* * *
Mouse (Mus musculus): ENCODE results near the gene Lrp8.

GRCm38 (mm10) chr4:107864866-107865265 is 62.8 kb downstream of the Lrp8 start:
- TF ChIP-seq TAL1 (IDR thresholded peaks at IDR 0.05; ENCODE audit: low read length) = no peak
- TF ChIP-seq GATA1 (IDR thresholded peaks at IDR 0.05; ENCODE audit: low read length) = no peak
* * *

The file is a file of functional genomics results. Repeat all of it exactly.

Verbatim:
Mouse (Mus musculus): ENCODE results near the gene Lrp8.

GRCm38 (mm10) chr4:107864866-107865265 is 62.8 kb downstream of the Lrp8 start:
- TF ChIP-seq TAL1 (IDR thresholded peaks at IDR 0.05; ENCODE audit: low read length) = no peak
- TF ChIP-seq GATA1 (IDR thresholded peaks at IDR 0.05; ENCODE audit: low read length) = no peak